Crow Easier to Come By Than Chicken in Chicago Neighborhood

The Colonel's a Good Sport, but Popeye's Never Rests

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So I spent a good deal of this morning eating crow. As you may know, KFC posted impressive results yesterday for the first few months of its Kentucky Grilled Chicken that Ad Age predicted would "go down as a case study in what not to do."

A major part of what's now being called "the most successful launch in KFC history" was an endorsement from Oprah Winfrey and a downloadable coupon for a free meal. The response, estimated in the millions, overwhelmed KFC locations around the country, leading to the offer getting pulled. Rain checks could be issued if you went back and filled out a form. That's when Ad Age came down from the mountain. And as a Kentuckian, I felt pangs.

So yesterday when KFC's parent company released second-quarter earnings -- and the initial numbers on grilled chicken (20% trial, 85% repurchase intent, 30% same store sales swing) -- I heard from the spokeswoman to whom I'd promised to write a story about being wrong, you know, if we were wrong. She wanted to know if I needed any help. Turns out I did. All those guys, by the way, get an A+ for sportsmanship.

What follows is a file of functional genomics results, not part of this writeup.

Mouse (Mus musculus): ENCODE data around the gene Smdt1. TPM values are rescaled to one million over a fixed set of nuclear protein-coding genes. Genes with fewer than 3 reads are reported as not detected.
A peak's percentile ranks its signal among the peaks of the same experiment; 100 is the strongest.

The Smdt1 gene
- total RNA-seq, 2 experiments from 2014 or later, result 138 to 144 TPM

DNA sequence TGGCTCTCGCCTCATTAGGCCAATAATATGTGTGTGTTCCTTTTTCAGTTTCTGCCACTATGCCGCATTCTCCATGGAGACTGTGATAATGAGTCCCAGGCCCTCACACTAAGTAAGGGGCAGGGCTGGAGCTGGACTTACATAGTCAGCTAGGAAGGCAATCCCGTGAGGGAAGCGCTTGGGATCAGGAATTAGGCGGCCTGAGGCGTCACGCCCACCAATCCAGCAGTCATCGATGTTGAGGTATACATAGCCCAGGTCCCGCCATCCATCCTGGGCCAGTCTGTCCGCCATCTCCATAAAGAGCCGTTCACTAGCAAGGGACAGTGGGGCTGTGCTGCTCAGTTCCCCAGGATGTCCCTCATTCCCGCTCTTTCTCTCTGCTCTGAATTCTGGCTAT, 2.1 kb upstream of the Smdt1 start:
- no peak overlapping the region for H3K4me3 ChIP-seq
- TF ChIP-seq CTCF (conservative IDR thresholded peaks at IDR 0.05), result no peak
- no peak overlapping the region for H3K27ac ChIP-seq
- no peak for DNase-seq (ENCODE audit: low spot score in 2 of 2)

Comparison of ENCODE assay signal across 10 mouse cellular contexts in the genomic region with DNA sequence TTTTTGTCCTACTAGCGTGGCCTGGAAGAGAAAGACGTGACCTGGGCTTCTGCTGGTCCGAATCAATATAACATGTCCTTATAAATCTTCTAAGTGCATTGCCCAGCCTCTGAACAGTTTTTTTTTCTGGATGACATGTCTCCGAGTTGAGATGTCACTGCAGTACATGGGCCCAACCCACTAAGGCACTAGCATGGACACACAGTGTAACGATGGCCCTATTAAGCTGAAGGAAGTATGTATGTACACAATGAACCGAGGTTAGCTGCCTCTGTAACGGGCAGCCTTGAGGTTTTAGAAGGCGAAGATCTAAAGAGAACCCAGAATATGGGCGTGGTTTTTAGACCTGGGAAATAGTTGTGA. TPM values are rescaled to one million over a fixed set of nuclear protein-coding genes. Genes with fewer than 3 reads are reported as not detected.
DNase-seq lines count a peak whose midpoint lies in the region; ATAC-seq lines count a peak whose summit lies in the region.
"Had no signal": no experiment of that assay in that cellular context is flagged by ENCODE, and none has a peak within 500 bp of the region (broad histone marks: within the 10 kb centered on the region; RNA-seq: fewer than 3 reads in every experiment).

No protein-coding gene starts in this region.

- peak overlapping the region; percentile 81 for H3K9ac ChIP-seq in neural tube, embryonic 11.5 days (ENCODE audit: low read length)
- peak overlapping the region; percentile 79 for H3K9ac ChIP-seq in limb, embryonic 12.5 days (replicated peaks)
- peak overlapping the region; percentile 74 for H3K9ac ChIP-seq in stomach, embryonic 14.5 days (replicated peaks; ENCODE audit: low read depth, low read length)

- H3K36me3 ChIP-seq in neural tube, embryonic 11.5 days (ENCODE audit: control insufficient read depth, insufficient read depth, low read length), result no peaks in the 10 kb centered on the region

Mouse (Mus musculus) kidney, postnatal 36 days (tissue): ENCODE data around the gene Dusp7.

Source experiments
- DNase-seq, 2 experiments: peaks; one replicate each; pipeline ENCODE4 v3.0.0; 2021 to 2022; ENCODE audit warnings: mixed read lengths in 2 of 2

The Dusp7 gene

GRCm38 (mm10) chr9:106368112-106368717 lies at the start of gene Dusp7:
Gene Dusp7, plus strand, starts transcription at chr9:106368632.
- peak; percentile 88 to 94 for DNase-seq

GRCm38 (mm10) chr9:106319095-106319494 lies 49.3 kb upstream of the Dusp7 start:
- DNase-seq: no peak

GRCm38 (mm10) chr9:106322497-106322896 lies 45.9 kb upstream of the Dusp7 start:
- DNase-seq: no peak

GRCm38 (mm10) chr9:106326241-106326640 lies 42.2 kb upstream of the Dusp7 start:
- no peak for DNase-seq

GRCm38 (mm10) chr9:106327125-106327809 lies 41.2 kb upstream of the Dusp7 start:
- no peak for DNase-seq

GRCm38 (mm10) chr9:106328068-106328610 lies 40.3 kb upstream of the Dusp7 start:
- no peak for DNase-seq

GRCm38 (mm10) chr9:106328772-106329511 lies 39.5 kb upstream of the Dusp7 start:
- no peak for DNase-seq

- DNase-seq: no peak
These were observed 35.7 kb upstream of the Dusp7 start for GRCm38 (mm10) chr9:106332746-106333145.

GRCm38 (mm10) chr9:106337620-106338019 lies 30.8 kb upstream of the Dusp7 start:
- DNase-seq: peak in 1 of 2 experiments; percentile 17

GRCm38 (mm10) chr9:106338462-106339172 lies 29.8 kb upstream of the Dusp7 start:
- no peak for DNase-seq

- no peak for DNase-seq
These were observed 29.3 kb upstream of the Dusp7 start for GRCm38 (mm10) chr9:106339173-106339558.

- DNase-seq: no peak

This morning I tweeted "Having crow for breakfast and Kentucky Grilled Chicken for lunch." @KFC_Colonel replied "The Colonel expects your lunch tastes better than your breakfast." Bold, and funny, words. But when I got to the KFC around the corner from our Chicago office, the restaurant had closed. And a particularly enterprising Popeye's had posted a sign asking passersby: "Looking for some chicken?" The closest Popeye's, it informed me, was two blocks west.

But rather than doing the unthinkable on a day of contrition, I settled for pot-stickers.